Having unfolded these political analyses, it seems clear to me that Trump does not fit neatly into the labels of "neoliberal" or "neocon", even as he resonates with them by similarly appealing to the virtues of market capitalism and to unifying cultural centers through his nationalist rhetoric. But while there are indeed multiple factors that might help to explain Trump's rise, two stand out for me: first, the tension between liberal secularist accounts of the nation and those of conservative and/or non-secularist accounts; and second, the socially destructive forces of neoliberal globalization. These two socio-cultural challenges have produced intense anxieties and tensions within certain constituencies that Trump is dangerously exploiting with his blend of neo-conservativism, quasi-fascism, and populist authoritarianism. But ultimately, it is difficult to know if Trump firmly stands for anything other than himself - not religion, not the market, perhaps not even the restoration of capitalist class power...that is, at least not in the way that many other conservative Republicans would prefer. And really, what's more dangerous: a quasi-fascist egomaniac or a textbook neocon? While the latter works to re-situate conservative religion and absolute morals as unifying centers of the nation - and thus as mechanisms of order and control - the former appropriates very similar language while placing himself into the center. Both are terrifyingly anti-democratic realities that must be resisted.

Wednesday, April 20, 2016

The Shock of the Anthropocene: The Earth, History, and Us (book review)

REVIEW: The Shock of the Anthropocene: The Earth, History, and Us (2016, Verso), by Christophe Bonneuil and Jean-Baptiste Fressoz 

The Anthropocene names both a time and a condition: the geo-epoch after the Holocene and the increasingly fragile intertwining of the human and nonhuman. Since being popularized by the chemist Paul Crutzen in 2000, it has frequently appeared in academia and broader culture, especially in articles and books covering climate change. Although the Anthropocene might seem to be just another word for the environmental crisis, it goes further by naming “a geological revolution of human origin” (xi). Many scientists now agree that we no longer live in the Holocene, the previous geo-epoch of 11,500 years that, thanks to its relatively stable climate, enabled the flourishing of human civilizations on five continents. Today, humanity has become a geological force, and not just a biological one. In The Shock of the Anthropocene, historians Christophe Bonneuil and Jean-Baptiste Fressoz critically examine the profound implications of this turn to the Anthropocene, “the new age of humans.”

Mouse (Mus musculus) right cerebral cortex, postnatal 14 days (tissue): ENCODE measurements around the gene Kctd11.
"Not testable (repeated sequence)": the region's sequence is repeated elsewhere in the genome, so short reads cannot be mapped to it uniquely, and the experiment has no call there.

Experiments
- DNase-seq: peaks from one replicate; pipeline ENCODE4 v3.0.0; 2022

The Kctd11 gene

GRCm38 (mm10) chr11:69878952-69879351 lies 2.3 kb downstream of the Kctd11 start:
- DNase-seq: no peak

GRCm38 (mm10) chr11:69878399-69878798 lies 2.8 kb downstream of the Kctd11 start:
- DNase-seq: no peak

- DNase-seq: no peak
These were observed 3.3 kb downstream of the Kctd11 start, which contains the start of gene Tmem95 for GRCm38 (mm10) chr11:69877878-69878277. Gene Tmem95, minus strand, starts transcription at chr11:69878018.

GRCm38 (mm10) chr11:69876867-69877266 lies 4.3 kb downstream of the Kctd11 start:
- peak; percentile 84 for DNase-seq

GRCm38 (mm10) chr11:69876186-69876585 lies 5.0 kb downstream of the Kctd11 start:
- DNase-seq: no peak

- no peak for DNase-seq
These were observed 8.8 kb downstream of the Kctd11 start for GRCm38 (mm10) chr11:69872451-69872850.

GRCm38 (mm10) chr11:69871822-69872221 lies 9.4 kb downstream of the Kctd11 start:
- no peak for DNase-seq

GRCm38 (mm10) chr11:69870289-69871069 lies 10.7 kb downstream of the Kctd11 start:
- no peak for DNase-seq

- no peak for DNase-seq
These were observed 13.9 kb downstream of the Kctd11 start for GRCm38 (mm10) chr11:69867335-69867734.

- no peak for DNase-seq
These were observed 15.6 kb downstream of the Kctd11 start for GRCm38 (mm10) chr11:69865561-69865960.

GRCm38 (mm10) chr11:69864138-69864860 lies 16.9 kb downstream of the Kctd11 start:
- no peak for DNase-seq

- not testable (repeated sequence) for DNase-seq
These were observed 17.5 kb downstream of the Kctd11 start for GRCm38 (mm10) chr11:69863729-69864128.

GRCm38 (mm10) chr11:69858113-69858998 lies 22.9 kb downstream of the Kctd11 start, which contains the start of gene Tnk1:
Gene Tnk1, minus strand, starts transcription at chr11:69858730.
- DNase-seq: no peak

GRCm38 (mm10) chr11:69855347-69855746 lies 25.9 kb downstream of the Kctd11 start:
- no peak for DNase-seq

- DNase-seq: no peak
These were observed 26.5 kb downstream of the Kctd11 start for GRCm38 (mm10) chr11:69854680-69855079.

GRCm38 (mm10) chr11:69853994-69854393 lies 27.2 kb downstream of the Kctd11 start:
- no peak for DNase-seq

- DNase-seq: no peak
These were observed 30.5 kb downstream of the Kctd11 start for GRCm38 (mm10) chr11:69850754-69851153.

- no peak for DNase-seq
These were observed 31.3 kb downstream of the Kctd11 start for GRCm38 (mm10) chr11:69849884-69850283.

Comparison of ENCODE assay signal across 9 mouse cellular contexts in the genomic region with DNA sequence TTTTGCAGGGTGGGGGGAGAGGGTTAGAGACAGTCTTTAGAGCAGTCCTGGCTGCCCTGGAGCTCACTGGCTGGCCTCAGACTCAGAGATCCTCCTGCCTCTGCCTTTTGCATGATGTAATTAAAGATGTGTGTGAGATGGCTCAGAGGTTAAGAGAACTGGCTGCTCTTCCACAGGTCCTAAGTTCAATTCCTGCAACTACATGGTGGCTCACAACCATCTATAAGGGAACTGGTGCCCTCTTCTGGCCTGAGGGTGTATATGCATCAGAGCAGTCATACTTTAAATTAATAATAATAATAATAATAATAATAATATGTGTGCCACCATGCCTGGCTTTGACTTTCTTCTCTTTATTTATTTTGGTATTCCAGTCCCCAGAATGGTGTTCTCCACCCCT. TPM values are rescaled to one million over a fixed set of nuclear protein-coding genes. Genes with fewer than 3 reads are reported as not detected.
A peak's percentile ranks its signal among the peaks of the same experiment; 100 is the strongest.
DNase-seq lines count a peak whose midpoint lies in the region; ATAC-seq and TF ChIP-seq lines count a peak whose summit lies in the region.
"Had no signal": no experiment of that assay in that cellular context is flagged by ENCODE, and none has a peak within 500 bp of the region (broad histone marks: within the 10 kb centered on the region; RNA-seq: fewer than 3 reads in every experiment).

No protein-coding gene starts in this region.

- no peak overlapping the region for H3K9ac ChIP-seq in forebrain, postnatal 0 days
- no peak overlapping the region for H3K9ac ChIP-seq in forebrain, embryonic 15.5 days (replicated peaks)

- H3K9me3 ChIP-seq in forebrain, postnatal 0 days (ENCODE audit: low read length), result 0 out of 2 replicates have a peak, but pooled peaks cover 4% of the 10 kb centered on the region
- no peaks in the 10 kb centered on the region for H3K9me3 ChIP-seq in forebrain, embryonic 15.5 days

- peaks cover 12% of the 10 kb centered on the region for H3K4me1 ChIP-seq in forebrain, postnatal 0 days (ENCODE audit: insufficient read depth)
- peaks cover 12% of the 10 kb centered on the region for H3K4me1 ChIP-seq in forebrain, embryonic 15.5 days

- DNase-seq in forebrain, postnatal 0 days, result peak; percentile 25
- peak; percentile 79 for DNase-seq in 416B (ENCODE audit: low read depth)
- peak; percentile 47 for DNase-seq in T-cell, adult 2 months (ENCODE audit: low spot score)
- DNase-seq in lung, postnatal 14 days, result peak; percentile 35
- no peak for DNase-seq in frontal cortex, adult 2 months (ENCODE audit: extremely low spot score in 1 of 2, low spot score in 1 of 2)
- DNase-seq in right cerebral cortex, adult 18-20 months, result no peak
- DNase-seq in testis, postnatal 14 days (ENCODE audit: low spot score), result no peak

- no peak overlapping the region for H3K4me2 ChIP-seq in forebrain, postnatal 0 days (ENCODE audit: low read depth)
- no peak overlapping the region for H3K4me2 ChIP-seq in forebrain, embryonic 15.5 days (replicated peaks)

When did the Anthropocene begin? Many scientists argue that it started in the 19th century during the Industrial Revolution with the growing use of coal, which pushed CO2 levels beyond the Holocene maximum of 284 ppm to 290 ppm (currently above 400 ppm). As Christophe Bonneuil and Jean-Baptiste Fressoz explain, this marked a “break…of geological amplitude and not simply was with the power of fossil fuels that human activities so profoundly transformed the Earth system’s biology and geology” (16). Human activity has continued to transform the planet in profound ways: current CO2 levels have not been equaled for millions of years; global warming is predicted to reach levels unmatched for 15 million years; the great extinction of biodiversity now taking place has previously occurred just five times in 4.5 billion years; distributions of species have been hugely modified; evidence of massive urbanization, industrial production, mining, and agricultural activities will likely be inscribed in the stratigraphic record, along with new substances that humans have produced, such as plastics and pesticides. Consequently, millions of years from now, it is highly probable that all of this will leave geological evidence of human activity in ice cores and the sedimentological record.

Bonneuil and Fressoz (hereafter BF) not only provide an excellent introduction to the science, history, and philosophy of the Anthropocene, but they also present a series of powerful arguments against its official narrative. To be sure, they see value in the concept, and ultimately embrace a version of it. The Anthropocene necessarily challenges bifurcating modes of thought that intensified in modernity, because it “abolishes the break between nature and culture, between human history and the history of life on Earth” (19). Such thinking formed “the cultural precondition for the swing into the Anthropocene" by enabling radical anthropocentrism, individualism, and the externalization of nature as virtually infinite – thus rendering planetary limits invisible. As such, modern science became concerned with an apolitical nature while the humanities and social sciences focused on an anatural society/culture